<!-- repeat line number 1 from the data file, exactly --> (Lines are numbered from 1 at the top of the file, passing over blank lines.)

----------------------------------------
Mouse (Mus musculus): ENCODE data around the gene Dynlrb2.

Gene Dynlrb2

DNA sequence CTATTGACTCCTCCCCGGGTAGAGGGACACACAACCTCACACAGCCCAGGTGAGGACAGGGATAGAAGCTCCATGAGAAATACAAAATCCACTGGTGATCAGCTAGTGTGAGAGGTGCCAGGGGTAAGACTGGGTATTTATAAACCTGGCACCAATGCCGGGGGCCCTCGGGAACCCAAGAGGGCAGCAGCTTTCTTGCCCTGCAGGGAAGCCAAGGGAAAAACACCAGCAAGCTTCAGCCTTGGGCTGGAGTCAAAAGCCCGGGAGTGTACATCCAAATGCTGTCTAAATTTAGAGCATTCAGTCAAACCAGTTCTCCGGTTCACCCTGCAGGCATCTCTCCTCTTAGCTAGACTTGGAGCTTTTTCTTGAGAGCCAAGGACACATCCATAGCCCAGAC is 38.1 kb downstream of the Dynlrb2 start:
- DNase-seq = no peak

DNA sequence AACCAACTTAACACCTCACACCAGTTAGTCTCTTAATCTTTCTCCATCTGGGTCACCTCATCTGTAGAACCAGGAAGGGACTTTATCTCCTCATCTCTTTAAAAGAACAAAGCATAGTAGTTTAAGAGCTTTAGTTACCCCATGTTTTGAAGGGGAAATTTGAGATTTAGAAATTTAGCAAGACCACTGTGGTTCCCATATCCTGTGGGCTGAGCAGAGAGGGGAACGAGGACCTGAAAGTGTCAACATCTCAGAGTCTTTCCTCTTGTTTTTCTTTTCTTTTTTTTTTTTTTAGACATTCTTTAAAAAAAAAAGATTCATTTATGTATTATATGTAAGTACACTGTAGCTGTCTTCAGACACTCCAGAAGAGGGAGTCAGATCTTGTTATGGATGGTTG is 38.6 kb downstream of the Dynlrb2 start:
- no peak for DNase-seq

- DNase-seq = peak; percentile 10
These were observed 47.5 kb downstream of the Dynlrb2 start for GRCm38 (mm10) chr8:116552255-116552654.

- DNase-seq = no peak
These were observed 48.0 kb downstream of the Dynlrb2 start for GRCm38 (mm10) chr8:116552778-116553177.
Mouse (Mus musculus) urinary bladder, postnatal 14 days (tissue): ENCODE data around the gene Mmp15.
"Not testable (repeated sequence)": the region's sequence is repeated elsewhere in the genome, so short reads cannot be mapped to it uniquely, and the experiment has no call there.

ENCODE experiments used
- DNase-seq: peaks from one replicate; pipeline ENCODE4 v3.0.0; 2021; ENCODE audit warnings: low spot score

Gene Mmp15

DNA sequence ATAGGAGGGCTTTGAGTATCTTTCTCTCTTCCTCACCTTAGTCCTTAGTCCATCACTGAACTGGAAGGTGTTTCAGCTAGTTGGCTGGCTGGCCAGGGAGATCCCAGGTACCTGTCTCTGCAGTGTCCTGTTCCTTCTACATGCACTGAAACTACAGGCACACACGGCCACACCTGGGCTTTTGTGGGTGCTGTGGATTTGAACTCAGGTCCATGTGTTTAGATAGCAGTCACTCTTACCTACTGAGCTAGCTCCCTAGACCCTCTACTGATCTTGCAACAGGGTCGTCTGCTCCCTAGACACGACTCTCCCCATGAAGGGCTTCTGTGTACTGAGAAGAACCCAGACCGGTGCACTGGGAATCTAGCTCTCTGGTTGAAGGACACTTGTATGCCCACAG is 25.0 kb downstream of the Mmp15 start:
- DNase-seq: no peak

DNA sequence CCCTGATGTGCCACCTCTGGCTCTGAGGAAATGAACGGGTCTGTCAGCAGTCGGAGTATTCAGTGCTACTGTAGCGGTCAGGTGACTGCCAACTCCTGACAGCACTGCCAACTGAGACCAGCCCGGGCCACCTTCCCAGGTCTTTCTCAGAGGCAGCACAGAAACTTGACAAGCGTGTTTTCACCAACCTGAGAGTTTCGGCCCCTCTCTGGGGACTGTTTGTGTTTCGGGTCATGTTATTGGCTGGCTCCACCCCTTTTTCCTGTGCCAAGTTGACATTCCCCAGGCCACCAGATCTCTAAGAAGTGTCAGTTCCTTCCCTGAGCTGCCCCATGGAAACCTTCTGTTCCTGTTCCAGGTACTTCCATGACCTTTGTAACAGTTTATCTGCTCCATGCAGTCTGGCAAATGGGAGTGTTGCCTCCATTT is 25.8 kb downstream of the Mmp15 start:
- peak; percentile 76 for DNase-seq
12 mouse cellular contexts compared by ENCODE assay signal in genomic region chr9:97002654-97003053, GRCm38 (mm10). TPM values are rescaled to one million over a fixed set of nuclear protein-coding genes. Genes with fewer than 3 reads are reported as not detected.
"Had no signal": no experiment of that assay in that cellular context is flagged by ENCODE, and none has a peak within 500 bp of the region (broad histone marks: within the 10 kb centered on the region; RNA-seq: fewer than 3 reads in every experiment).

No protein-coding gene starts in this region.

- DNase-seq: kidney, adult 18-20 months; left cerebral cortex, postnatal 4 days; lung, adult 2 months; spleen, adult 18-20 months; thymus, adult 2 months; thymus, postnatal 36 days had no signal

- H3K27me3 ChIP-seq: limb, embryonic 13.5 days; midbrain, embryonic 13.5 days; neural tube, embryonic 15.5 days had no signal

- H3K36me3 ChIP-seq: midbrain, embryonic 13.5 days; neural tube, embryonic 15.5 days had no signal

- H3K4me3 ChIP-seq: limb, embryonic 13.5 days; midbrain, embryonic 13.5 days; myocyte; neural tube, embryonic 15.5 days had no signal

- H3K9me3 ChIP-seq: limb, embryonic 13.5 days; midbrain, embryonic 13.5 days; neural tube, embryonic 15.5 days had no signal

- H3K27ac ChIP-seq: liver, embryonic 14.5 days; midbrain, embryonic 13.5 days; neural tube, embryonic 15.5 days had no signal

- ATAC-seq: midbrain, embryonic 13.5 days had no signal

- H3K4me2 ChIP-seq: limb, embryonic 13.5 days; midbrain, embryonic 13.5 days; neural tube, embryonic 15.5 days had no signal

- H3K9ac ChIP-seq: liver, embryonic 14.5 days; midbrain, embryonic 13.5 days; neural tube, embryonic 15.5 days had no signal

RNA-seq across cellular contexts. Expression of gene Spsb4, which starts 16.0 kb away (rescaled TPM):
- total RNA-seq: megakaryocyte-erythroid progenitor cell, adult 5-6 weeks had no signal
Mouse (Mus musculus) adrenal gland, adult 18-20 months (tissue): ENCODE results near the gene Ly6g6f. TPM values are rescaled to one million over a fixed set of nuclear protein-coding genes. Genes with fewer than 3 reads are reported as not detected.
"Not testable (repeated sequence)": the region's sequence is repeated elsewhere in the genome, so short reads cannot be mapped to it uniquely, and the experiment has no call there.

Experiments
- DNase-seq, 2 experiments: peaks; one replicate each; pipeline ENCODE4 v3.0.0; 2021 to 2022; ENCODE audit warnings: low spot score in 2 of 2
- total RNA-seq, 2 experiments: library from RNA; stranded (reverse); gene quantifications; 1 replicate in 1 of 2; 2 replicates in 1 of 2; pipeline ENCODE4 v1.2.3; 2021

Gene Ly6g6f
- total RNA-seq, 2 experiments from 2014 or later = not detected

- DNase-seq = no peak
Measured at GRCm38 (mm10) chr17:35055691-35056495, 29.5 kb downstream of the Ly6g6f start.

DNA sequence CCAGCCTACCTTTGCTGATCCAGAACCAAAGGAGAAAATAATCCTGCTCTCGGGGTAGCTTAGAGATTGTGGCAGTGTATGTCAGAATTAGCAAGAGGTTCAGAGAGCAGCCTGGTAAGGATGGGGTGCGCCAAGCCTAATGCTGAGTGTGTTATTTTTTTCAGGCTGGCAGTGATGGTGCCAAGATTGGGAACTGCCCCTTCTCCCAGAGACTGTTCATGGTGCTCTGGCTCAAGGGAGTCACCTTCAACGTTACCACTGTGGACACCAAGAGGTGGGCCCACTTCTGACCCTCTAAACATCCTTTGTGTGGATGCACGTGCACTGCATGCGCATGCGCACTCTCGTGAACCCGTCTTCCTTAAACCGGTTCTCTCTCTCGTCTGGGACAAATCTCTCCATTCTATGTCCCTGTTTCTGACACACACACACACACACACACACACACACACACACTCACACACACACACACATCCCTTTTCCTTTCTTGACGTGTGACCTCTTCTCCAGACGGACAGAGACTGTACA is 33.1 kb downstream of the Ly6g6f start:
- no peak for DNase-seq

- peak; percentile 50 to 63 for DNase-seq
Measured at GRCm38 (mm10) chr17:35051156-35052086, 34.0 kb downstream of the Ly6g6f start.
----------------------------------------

Mouse (Mus musculus): ENCODE data around the gene Dynlrb2.